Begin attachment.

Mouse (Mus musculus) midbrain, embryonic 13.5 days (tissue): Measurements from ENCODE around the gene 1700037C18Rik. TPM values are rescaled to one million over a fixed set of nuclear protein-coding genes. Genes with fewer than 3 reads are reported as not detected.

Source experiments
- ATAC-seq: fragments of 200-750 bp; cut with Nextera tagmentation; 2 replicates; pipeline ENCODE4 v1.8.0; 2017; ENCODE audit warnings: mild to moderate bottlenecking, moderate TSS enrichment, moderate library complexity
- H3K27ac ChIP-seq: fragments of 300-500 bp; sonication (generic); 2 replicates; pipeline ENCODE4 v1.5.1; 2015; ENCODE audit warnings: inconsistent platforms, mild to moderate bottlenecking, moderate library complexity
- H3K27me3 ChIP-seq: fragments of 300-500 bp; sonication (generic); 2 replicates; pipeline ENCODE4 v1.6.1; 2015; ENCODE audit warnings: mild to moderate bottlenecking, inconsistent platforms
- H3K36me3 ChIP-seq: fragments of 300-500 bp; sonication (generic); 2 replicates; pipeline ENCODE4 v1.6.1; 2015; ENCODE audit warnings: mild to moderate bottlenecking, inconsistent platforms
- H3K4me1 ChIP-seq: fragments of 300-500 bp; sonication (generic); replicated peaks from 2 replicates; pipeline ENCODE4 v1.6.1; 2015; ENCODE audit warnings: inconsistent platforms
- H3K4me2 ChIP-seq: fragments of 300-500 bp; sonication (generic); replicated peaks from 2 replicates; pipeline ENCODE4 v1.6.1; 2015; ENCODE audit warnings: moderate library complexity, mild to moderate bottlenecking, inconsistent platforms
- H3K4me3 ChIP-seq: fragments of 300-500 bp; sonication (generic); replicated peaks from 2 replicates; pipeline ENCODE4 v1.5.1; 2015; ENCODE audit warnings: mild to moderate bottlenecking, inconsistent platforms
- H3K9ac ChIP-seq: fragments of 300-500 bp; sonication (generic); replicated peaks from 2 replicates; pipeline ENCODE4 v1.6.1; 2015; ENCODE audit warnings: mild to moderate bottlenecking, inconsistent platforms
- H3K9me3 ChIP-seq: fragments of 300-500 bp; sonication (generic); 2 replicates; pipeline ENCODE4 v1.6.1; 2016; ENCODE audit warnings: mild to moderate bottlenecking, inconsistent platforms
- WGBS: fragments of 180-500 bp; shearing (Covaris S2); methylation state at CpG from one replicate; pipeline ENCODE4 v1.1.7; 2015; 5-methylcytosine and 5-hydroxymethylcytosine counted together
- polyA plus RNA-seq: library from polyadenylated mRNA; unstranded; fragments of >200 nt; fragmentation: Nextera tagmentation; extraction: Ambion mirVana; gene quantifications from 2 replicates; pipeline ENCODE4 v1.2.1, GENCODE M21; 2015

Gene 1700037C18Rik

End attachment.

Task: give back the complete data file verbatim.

Mouse (Mus musculus) midbrain, embryonic 13.5 days (tissue): Measurements from ENCODE around the gene 1700037C18Rik. TPM values are rescaled to one million over a fixed set of nuclear protein-coding genes. Genes with fewer than 3 reads are reported as not detected.

Source experiments
- ATAC-seq: fragments of 200-750 bp; cut with Nextera tagmentation; 2 replicates; pipeline ENCODE4 v1.8.0; 2017; ENCODE audit warnings: mild to moderate bottlenecking, moderate TSS enrichment, moderate library complexity
- H3K27ac ChIP-seq: fragments of 300-500 bp; sonication (generic); 2 replicates; pipeline ENCODE4 v1.5.1; 2015; ENCODE audit warnings: inconsistent platforms, mild to moderate bottlenecking, moderate library complexity
- H3K27me3 ChIP-seq: fragments of 300-500 bp; sonication (generic); 2 replicates; pipeline ENCODE4 v1.6.1; 2015; ENCODE audit warnings: mild to moderate bottlenecking, inconsistent platforms
- H3K36me3 ChIP-seq: fragments of 300-500 bp; sonication (generic); 2 replicates; pipeline ENCODE4 v1.6.1; 2015; ENCODE audit warnings: mild to moderate bottlenecking, inconsistent platforms
- H3K4me1 ChIP-seq: fragments of 300-500 bp; sonication (generic); replicated peaks from 2 replicates; pipeline ENCODE4 v1.6.1; 2015; ENCODE audit warnings: inconsistent platforms
- H3K4me2 ChIP-seq: fragments of 300-500 bp; sonication (generic); replicated peaks from 2 replicates; pipeline ENCODE4 v1.6.1; 2015; ENCODE audit warnings: moderate library complexity, mild to moderate bottlenecking, inconsistent platforms
- H3K4me3 ChIP-seq: fragments of 300-500 bp; sonication (generic); replicated peaks from 2 replicates; pipeline ENCODE4 v1.5.1; 2015; ENCODE audit warnings: mild to moderate bottlenecking, inconsistent platforms
- H3K9ac ChIP-seq: fragments of 300-500 bp; sonication (generic); replicated peaks from 2 replicates; pipeline ENCODE4 v1.6.1; 2015; ENCODE audit warnings: mild to moderate bottlenecking, inconsistent platforms
- H3K9me3 ChIP-seq: fragments of 300-500 bp; sonication (generic); 2 replicates; pipeline ENCODE4 v1.6.1; 2016; ENCODE audit warnings: mild to moderate bottlenecking, inconsistent platforms
- WGBS: fragments of 180-500 bp; shearing (Covaris S2); methylation state at CpG from one replicate; pipeline ENCODE4 v1.1.7; 2015; 5-methylcytosine and 5-hydroxymethylcytosine counted together
- polyA plus RNA-seq: library from polyadenylated mRNA; unstranded; fragments of >200 nt; fragmentation: Nextera tagmentation; extraction: Ambion mirVana; gene quantifications from 2 replicates; pipeline ENCODE4 v1.2.1, GENCODE M21; 2015

Gene 1700037C18Rik